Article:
Abandoned oil and gas wells leak greenhouse gas
When Princeton University researchers sampled old oil and natural has wells in northwestern Pennsylvania, they found all of them leaked methane, some in substantial quantities. A previous Stanford University study estimated there were roughly three million abandoned wells in the US alone, including in California and Texas.
Oil and gas companies attempt to keep methane emissions at working wells to a minimum, but up until now very little attention has been paid to wells drilled decades ago. Some of the Pennsylvania wells date back to the 19th century and are not recorded on official records.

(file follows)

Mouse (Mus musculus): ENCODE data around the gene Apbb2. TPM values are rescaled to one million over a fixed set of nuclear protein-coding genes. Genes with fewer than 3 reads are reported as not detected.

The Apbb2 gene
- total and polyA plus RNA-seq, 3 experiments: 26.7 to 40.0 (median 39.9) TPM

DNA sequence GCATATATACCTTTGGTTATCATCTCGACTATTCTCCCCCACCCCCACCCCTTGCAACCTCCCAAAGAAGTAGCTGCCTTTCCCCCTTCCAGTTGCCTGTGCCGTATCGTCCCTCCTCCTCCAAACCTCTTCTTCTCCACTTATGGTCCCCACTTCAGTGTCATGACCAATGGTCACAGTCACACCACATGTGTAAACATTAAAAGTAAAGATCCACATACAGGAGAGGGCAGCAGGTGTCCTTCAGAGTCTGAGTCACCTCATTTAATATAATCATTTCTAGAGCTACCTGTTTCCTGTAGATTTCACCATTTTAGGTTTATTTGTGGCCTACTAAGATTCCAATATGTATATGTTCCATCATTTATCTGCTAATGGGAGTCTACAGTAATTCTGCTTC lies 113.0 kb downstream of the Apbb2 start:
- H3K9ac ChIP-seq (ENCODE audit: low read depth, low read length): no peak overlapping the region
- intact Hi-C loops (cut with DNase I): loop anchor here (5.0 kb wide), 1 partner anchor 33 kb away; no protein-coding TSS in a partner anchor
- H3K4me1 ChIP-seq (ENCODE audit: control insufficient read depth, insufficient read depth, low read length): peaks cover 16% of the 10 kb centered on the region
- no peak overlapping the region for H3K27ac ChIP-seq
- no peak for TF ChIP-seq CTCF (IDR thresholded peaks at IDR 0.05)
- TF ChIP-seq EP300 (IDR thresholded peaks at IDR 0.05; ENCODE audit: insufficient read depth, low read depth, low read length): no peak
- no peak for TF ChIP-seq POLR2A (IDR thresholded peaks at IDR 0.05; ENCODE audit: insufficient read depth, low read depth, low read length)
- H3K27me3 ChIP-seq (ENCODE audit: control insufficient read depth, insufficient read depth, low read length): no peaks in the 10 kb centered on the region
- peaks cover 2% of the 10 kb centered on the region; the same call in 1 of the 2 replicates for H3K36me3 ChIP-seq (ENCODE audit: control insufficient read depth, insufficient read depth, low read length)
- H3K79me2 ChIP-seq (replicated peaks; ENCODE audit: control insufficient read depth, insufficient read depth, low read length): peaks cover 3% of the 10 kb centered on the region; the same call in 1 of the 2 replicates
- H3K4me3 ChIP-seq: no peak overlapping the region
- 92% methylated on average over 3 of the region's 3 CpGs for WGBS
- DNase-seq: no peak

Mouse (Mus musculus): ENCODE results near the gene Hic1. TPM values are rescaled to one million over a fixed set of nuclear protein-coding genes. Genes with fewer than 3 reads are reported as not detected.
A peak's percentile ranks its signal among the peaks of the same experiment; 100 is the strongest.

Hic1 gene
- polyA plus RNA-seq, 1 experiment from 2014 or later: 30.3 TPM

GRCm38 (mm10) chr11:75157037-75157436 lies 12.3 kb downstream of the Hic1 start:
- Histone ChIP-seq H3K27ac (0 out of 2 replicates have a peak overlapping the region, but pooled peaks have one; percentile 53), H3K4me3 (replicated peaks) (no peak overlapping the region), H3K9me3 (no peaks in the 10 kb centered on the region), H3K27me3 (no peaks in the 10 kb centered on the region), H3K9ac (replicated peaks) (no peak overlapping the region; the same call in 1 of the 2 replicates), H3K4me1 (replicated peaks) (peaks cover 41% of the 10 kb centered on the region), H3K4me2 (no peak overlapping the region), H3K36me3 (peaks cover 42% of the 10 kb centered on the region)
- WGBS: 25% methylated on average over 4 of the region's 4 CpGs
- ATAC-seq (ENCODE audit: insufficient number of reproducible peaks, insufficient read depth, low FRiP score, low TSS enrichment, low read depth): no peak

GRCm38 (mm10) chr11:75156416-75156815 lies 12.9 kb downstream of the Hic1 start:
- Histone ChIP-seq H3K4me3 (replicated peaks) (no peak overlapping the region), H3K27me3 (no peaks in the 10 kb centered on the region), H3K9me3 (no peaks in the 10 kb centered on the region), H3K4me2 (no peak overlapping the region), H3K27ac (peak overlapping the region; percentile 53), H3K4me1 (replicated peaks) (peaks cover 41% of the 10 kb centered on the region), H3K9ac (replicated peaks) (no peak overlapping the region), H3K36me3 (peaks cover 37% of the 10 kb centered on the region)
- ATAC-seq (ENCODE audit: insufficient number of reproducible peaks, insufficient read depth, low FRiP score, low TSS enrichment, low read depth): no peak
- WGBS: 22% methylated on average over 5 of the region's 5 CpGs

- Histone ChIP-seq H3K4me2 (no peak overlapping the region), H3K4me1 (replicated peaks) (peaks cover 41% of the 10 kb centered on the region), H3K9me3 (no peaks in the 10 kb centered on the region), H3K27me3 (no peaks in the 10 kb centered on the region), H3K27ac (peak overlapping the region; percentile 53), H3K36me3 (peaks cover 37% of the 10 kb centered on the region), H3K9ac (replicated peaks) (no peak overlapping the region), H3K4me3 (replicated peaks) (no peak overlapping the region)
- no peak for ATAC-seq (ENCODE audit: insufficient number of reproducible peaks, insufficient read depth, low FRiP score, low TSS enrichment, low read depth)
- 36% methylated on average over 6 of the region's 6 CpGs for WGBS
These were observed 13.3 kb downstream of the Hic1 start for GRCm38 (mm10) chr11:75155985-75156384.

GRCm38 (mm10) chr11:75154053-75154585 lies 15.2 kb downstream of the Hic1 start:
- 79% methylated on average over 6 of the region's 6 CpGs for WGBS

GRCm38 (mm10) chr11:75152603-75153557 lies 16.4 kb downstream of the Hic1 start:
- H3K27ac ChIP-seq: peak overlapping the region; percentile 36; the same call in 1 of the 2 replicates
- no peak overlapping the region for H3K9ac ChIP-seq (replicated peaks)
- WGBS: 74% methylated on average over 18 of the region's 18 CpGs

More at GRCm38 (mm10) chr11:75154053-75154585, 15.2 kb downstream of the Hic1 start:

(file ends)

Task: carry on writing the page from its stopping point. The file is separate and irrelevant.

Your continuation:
In a paper published in the Proceedings of the National Academy of Sciences the researchers describe how they tested 19 abandoned wells in northwestern Pennsylvania. Records about the origins and condition of the wells did not exist and only one was on the state's list of abandoned wells. Some of the wells were in forests or in people's yards, and some had been reduced to a pipe in the ground.
All the wells emitted methane, but about 15% emitted the gas at a markedly higher level than the others. Researchers say finding and capping all the wells might be unworkable, but identifying the super-emitting wells and capping them would reduce the problem significantly.